The human capacity to ignore the most relevant part of an issue in order to believe what they want to believe is extraordinary.

In the case of the pandemic, that thing is increasingly this: that we are still in a pandemic, and the pandemic is still a destabilizing problem.
There are many reasons we remain in pandemic. Some may prove endemic. Most are systemic political blocks to coordinated responses that are possible and necessary, but not yet attempted.

It's tiring. It's awful.

Nevertheless, we remain in a pandemic, which remains destabilizing.
The problem of the virus is a systemic one, and the system is the human body.

The unwillingness/inability to effectively counter it is a political one, which is its own type of systemic problem.

In this country especially, the problem is cultural. We have a culture of neglect.
We have our cultural traditions of supremacy, many of which are intentional and deliberately malicious, but the overriding culture I detect is indifference.

It's an unwillingness to pay the cost of helping those who need it, led by a desire to not even know about the need.
If you have streets, your systems maintain them, or they will fall into disrepair.

If your streets are broken, your systems fix them, or they stay broken.

If your systems refuse to do this, your systems are broken.

At which point the question becomes: do you care?
And if our systems only fix some of the streets, then they are communicating its culture's priorities.

The method of communication is neglect.

But the streets remain broken, and a system that only fixes some streets may someday neglect yours.

The question remains: do you care?
If your street is fixed, maybe you decide you don't care, because if you care, then you still need to do something about it, and the streets you need are mostly fine.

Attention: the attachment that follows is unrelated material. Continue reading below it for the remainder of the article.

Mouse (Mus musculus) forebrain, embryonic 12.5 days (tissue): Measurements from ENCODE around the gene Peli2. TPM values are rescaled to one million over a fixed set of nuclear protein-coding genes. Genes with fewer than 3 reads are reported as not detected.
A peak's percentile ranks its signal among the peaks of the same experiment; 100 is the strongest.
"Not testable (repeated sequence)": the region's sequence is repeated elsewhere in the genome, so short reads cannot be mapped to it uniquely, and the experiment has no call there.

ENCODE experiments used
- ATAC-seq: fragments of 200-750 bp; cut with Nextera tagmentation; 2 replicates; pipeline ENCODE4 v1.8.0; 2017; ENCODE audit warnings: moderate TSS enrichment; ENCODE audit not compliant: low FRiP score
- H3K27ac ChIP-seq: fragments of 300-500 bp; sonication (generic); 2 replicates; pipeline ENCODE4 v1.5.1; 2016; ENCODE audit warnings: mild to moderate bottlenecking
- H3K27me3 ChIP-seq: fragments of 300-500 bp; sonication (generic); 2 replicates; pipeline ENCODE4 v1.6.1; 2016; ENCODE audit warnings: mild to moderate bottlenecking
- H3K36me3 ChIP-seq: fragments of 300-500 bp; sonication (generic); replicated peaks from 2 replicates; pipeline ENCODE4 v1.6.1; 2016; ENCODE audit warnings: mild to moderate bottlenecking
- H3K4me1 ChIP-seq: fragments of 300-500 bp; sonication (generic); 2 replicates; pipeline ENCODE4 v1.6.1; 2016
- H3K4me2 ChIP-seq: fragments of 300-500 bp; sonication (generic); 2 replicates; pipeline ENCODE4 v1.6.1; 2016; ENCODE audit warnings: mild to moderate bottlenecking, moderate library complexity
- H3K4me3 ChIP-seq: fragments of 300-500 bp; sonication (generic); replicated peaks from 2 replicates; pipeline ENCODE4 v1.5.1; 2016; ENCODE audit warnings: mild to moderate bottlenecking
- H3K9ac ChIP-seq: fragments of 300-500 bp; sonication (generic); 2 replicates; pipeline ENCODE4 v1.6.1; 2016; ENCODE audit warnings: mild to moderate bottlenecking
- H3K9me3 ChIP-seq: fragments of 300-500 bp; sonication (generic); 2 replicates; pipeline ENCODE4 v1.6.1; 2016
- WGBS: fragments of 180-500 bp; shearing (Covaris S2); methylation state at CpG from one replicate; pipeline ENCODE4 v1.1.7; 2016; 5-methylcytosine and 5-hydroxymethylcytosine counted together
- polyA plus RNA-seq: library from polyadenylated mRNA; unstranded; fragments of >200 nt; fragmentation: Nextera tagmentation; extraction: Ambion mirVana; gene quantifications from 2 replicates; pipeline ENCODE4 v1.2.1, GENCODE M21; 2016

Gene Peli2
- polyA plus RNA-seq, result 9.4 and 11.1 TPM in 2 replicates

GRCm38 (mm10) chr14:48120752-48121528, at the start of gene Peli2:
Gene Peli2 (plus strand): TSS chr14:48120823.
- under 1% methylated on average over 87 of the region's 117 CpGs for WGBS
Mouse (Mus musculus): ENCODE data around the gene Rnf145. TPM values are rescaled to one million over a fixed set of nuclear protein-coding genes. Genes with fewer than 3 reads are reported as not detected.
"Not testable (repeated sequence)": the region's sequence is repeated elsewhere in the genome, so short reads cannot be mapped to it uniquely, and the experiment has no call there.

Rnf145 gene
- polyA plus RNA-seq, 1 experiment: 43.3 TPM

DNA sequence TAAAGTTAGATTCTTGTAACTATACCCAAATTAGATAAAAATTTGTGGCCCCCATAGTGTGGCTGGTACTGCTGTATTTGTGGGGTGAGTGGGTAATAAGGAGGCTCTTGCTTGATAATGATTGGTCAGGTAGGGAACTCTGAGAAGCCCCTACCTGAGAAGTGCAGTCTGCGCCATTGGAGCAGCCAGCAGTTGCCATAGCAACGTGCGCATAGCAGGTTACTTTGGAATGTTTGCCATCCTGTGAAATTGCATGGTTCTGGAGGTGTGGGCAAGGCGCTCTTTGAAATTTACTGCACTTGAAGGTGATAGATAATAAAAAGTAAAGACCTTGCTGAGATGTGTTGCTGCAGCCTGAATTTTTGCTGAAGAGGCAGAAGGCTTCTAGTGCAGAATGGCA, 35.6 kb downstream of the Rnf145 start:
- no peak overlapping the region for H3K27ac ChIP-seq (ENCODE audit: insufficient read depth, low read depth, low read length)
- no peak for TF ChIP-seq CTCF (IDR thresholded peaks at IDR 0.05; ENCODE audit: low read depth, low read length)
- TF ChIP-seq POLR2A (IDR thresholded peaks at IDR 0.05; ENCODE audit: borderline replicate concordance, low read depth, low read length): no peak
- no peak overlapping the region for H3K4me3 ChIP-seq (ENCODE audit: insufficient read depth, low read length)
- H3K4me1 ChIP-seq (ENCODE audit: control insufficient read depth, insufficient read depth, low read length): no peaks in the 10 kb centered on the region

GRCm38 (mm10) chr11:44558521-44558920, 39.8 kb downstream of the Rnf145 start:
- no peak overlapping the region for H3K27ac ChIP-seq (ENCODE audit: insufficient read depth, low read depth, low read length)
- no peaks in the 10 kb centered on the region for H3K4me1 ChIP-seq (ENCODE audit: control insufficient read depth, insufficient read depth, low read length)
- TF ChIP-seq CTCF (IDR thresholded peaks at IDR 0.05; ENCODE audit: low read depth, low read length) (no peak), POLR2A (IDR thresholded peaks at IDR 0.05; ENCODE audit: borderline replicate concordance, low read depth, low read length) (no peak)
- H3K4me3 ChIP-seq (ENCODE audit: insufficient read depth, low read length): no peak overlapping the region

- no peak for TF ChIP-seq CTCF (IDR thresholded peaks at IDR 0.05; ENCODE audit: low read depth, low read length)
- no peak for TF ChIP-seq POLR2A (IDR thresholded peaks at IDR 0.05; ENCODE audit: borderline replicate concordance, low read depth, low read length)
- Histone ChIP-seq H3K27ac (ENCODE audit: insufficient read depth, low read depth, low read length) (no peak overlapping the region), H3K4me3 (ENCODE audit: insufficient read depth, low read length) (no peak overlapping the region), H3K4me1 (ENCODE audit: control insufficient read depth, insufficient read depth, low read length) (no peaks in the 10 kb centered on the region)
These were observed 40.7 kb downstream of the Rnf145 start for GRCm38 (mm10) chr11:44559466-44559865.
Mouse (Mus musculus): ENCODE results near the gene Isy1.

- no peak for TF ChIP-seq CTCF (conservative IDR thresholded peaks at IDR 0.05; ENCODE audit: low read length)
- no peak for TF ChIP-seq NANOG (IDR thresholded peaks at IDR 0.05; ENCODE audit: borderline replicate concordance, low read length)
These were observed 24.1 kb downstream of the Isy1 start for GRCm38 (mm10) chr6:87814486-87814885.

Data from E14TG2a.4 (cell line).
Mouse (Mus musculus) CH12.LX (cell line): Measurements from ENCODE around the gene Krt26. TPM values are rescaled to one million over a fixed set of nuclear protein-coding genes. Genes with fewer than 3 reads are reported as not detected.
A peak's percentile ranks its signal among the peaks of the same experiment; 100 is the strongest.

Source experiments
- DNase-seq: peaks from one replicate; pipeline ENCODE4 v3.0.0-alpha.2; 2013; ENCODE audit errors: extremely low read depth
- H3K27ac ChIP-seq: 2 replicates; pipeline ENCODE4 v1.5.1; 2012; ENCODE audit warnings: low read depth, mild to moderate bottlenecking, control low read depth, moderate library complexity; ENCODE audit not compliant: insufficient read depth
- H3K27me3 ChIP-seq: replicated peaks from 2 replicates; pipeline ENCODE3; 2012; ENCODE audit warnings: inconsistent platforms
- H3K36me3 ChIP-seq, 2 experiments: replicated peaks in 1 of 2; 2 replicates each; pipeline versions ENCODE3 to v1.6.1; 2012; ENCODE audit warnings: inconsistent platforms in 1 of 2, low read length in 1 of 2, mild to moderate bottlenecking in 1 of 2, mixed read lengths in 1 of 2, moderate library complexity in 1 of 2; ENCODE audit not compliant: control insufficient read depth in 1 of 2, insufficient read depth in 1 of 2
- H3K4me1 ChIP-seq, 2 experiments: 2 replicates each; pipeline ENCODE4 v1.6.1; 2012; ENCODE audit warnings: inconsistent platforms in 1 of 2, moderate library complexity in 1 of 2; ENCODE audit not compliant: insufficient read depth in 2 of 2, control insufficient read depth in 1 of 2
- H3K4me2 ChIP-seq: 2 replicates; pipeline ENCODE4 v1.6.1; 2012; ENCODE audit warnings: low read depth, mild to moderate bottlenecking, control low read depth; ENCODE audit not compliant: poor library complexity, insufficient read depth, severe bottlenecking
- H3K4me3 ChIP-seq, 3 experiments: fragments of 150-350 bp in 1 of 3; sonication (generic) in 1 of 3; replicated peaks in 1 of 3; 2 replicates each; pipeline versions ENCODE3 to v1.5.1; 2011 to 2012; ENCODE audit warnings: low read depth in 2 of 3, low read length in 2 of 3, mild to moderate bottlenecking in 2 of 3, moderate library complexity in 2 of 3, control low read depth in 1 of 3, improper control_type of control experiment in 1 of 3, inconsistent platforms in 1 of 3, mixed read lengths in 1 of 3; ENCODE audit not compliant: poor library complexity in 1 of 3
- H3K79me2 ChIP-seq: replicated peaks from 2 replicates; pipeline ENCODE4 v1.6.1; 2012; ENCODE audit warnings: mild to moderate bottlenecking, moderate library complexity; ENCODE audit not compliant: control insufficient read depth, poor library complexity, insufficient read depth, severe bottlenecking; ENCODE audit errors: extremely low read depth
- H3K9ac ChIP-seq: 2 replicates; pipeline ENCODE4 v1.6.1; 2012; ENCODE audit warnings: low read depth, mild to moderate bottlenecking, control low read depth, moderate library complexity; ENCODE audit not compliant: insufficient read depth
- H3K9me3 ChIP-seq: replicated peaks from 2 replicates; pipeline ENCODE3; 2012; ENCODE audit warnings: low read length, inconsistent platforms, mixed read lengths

The thing to do then is, find a rationale to not care.

My observation is that any reason will do.
We're talking about how we treat streets. We could be talking about many things.

We could be talking about how we treat people who are sick, for example. Or people who take care of the sick. Or others who keep society running for us.
A society that neglects its streets might well treat the people who keep a society running, who servicing its essential systems, as disposable.

What I like about the street metaphor is, it's not a metaphor.
There are problems with all of this, many of which are moral, spiritual, political, or philosophical.

But there's a practical problem: people aren't disposable, and if you dispose of them, your society will crumble.

And we are still in a pandemic.
So: we have vaccines, which we should mandate, as we've mandate others. And these vaccines have restored a degree of normalcy for many months to many of us.

But immunocompromised people don't enjoy the full benefits of the vaccine.

The question as always is: do we care?
Earlier this week I wrote a thread I'm not linking to, because it's resulted in my hosting this week's Twitter fight.

A lot of people don't care, and they resent people who do, and they resent any reminder of it.

They have found their reasons to not care.
Any reason will do. Massive wall of responses, all of them expressing a desire t
A lot of people choose to simply ignore the evidence that prevention methods are effective—when applied.

Some point to the fact that LOTS of people die.

Many use laughably specious logical fallacy.

Many just state flatly: they don't care.

And yet, we remain in a pandemic.
The most common reason I've seen is that the virus is "endemic," in other words, inevitable.

This may prove true. The problem is they're using it as a reason, not to redouble our efforts to build infrastructure and policy to deal with it, but to stop dealing with it at all.
It's almost as if a culture of indifference will teach itself indifference to anything, and our power structures of wealth representation are counting on it.

Almost exactly like that.

And the problem is: we remain in a pandemic.
The answer to this question is: I don't know.

I know we can't just declare we're done with it because we want to be done.

When it surges, we must take appropriate precaution. When it doesn't, we must install appropriate safeguards against future surge.

And my answer to this is: those who are listening to immunosuppressed, disabled, and otherwise at-risk people actually ARE listening to other perspectives in solidarity.

I hope we refuse re-engage with our comfortable old cultural indifference. We must.

When does it end? It might not end, if this virus truly is endemic.

Maybe we can defeat it. We should certainly make the effort—the real globally coordinated cooperative effort this requires—but if it's not, we might need to create a new normal.

Hopefully a better one.